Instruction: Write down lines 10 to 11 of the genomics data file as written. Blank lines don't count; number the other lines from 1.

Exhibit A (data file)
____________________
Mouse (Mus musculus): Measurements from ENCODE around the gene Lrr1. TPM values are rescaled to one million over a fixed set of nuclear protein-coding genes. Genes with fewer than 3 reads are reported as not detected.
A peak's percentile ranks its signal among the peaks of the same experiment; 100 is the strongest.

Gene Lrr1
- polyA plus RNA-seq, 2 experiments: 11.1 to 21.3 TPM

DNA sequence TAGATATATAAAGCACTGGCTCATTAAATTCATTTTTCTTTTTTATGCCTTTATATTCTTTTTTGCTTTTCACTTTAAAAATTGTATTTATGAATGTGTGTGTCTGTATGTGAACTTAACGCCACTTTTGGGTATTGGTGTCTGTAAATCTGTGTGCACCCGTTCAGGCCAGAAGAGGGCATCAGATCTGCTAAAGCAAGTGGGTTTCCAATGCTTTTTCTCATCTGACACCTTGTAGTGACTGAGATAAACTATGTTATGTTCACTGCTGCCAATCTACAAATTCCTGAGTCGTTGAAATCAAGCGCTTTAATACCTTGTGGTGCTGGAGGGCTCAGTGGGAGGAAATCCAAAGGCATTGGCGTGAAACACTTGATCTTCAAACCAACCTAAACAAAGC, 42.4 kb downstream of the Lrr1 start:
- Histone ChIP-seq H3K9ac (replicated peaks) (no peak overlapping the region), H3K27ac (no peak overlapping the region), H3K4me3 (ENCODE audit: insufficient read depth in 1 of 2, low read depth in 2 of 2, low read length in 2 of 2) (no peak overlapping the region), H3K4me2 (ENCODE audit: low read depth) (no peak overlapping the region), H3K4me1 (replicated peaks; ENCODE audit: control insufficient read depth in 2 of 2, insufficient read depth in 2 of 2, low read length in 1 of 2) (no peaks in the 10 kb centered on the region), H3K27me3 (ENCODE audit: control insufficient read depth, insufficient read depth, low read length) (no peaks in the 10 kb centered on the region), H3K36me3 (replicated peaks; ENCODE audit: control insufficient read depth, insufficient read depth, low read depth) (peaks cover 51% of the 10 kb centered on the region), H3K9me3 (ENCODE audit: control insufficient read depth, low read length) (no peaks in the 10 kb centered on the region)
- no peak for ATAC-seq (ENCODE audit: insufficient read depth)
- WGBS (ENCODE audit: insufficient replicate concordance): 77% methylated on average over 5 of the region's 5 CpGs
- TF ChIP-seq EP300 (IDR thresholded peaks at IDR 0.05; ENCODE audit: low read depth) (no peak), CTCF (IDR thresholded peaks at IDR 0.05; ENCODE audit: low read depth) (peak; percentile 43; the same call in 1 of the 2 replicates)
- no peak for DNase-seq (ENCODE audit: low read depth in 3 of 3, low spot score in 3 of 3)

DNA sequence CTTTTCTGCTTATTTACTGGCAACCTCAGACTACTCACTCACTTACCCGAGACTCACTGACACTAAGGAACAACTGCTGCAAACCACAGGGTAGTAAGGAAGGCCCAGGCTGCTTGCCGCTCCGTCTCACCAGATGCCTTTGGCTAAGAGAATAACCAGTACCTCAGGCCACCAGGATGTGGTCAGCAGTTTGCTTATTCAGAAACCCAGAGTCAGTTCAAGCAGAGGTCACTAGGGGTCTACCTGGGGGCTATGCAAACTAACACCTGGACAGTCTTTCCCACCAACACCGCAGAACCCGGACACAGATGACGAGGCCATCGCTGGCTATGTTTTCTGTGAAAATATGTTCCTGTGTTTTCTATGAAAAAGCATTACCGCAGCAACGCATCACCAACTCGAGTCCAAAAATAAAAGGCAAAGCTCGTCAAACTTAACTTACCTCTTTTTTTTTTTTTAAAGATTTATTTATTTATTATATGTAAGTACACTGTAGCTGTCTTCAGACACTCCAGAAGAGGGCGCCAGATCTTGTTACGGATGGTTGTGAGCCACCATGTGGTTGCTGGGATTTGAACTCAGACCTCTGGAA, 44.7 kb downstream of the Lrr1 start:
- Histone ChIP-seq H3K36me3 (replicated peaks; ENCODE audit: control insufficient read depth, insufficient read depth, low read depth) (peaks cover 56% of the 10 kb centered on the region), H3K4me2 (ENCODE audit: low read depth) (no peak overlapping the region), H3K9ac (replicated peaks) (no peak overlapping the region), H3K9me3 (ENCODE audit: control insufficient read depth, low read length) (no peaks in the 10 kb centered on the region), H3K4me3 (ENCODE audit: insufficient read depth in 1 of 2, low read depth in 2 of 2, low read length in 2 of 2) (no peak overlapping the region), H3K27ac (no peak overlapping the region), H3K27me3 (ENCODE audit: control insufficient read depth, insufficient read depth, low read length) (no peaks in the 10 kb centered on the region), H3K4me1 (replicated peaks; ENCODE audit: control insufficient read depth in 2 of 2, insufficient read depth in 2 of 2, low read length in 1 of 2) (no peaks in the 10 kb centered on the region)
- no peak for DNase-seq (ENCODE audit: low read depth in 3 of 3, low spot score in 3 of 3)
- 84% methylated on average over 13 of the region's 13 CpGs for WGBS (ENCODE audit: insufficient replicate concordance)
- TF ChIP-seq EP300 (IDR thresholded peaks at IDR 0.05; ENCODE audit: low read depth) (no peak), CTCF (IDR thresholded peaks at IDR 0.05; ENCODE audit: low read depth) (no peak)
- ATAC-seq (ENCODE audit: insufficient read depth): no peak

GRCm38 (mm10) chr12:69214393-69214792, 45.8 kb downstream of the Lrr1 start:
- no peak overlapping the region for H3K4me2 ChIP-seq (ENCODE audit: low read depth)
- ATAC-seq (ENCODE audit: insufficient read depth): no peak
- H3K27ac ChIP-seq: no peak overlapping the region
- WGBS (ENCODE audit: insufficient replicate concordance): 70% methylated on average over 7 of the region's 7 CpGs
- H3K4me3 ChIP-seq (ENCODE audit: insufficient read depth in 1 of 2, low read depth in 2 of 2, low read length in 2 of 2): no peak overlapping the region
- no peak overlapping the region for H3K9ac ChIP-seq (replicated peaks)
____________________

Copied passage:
- no peak for DNase-seq (ENCODE audit: low read depth in 3 of 3, low spot score in 3 of 3)

DNA sequence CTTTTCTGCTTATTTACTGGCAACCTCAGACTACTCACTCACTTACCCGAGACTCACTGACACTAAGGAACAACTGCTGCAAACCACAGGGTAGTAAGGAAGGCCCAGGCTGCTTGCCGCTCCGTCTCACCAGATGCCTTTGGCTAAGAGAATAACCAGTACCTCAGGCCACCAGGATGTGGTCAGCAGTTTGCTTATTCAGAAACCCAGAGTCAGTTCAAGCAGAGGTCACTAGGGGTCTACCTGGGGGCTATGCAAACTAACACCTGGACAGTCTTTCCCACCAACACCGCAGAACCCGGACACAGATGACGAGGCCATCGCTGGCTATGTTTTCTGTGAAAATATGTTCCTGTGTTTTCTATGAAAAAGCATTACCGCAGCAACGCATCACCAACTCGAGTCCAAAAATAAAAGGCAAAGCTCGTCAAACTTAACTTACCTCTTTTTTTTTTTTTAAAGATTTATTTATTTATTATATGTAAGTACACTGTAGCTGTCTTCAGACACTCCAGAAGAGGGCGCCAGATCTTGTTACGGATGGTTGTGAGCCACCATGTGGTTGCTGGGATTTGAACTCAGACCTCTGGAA, 44.7 kb downstream of the Lrr1 start: